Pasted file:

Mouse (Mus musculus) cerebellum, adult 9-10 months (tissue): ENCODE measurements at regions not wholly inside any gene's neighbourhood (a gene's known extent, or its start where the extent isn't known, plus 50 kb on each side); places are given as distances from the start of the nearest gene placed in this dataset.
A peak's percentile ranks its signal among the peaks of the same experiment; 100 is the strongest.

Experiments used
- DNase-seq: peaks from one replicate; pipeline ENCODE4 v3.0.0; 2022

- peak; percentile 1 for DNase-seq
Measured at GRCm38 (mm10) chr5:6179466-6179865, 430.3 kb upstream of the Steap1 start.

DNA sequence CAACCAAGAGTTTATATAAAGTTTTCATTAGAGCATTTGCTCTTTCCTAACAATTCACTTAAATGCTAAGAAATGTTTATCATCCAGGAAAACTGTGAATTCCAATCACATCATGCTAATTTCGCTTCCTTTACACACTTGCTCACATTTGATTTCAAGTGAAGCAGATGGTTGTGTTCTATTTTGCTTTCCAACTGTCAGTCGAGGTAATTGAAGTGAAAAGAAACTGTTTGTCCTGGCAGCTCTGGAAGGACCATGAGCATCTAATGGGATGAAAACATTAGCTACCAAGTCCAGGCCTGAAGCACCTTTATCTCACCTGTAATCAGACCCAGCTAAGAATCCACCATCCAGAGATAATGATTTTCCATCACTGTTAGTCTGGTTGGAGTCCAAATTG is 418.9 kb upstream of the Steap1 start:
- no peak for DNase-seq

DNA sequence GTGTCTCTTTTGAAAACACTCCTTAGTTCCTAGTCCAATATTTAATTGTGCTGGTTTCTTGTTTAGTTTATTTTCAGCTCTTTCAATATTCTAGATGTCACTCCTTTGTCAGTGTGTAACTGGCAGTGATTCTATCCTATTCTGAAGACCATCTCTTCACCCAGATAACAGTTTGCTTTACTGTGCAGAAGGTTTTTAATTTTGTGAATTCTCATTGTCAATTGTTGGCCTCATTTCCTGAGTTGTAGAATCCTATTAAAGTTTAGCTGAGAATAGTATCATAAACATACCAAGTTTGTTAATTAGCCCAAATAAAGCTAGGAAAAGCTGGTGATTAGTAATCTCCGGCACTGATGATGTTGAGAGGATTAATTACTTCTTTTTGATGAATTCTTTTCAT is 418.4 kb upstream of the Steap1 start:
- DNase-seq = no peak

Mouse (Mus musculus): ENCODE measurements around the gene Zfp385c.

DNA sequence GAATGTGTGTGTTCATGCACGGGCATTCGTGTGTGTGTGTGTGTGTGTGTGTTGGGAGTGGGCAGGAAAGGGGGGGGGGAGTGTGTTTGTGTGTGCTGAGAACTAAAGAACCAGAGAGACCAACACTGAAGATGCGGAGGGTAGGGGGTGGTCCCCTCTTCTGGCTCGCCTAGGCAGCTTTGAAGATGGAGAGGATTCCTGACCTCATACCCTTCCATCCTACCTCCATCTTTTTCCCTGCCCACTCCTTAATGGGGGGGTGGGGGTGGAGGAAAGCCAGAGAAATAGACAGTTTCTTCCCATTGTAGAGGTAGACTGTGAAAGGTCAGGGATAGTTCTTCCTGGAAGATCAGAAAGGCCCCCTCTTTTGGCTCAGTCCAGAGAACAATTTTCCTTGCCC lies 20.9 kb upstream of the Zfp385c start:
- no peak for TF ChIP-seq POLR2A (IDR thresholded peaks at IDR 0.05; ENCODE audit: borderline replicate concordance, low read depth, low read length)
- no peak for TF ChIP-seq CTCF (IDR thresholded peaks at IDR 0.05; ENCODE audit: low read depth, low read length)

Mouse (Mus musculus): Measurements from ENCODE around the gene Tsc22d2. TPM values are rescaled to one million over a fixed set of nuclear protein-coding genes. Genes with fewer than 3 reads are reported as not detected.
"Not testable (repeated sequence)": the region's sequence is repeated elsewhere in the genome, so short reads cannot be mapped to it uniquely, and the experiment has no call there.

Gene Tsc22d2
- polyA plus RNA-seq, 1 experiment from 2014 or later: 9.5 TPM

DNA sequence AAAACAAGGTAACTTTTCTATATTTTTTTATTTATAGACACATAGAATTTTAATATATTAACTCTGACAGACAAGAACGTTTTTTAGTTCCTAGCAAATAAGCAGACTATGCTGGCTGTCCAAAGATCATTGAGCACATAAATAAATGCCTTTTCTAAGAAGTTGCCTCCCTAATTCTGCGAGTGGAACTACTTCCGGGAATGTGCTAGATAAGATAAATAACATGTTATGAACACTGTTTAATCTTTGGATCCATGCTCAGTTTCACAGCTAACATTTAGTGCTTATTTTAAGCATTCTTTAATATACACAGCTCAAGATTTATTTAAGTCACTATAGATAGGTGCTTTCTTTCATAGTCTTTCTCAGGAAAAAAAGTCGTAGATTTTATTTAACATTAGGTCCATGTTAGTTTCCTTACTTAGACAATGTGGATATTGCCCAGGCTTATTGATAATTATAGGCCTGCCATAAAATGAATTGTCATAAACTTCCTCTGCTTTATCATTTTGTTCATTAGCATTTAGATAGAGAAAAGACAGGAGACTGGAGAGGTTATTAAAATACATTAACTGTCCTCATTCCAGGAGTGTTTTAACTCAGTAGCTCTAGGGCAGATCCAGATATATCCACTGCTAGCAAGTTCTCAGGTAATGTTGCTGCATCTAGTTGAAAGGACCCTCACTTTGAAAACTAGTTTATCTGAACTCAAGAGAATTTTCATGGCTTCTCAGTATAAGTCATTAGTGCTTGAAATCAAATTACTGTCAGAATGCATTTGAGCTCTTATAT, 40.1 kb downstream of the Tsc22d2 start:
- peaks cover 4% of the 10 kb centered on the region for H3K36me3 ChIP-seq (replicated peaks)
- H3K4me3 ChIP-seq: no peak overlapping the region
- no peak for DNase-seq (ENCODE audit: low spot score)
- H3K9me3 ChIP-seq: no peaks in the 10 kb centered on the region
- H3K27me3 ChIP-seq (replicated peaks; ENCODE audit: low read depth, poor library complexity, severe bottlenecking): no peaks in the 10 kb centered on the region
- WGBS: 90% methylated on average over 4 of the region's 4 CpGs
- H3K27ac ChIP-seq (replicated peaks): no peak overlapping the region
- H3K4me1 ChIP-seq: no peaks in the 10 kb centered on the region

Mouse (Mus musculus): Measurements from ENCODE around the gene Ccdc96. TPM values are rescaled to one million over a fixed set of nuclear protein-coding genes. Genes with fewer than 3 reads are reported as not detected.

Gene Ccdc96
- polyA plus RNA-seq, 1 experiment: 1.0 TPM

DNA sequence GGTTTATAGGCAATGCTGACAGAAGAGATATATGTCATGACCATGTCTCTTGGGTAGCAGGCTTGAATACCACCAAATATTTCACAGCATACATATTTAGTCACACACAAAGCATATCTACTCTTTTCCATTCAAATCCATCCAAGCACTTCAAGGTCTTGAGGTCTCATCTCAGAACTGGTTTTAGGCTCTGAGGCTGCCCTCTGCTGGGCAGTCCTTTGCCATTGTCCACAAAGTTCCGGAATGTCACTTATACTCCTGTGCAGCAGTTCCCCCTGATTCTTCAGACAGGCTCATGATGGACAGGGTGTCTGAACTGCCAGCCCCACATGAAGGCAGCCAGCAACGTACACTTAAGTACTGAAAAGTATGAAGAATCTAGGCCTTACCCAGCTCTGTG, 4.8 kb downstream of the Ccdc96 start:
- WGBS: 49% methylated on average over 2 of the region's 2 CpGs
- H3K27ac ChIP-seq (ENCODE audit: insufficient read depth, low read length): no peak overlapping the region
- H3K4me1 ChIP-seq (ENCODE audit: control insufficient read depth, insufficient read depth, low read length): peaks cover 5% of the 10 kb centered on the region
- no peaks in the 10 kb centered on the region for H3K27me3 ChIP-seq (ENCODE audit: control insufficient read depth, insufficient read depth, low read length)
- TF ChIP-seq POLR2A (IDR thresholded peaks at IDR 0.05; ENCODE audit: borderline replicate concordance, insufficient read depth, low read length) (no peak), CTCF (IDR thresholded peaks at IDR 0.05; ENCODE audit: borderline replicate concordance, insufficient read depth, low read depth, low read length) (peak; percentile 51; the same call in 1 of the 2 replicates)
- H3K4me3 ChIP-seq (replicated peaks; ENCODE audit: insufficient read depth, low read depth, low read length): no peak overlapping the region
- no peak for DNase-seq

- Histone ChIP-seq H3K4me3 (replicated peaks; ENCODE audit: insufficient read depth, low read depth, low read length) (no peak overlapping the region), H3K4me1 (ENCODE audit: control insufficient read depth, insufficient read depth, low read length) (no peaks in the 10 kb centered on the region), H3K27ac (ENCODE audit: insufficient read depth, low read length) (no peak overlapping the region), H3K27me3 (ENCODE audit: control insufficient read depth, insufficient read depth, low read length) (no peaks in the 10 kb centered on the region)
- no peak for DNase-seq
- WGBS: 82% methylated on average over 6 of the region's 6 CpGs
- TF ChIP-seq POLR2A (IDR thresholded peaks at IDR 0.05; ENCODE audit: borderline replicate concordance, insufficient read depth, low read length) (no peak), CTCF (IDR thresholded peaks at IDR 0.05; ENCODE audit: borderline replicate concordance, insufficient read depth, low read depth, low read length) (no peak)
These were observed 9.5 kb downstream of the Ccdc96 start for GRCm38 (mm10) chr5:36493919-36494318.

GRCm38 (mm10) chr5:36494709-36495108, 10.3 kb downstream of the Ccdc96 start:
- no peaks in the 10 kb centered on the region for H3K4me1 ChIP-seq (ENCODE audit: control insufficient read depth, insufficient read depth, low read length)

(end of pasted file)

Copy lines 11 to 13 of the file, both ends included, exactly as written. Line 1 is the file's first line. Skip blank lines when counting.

Mouse (Mus musculus): ENCODE measurements around the gene Zfp385c.

DNA sequence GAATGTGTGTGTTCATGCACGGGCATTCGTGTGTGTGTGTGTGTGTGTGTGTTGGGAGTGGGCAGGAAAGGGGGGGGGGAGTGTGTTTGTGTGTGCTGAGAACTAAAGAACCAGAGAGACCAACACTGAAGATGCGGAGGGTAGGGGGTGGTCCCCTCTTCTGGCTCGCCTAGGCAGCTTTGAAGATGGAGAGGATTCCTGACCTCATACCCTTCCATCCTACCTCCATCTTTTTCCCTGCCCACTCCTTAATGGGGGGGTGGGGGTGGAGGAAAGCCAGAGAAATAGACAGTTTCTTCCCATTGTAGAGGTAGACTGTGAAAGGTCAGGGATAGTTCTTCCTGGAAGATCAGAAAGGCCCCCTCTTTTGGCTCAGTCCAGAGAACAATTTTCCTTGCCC lies 20.9 kb upstream of the Zfp385c start:
- no peak for TF ChIP-seq POLR2A (IDR thresholded peaks at IDR 0.05; ENCODE audit: borderline replicate concordance, low read depth, low read length)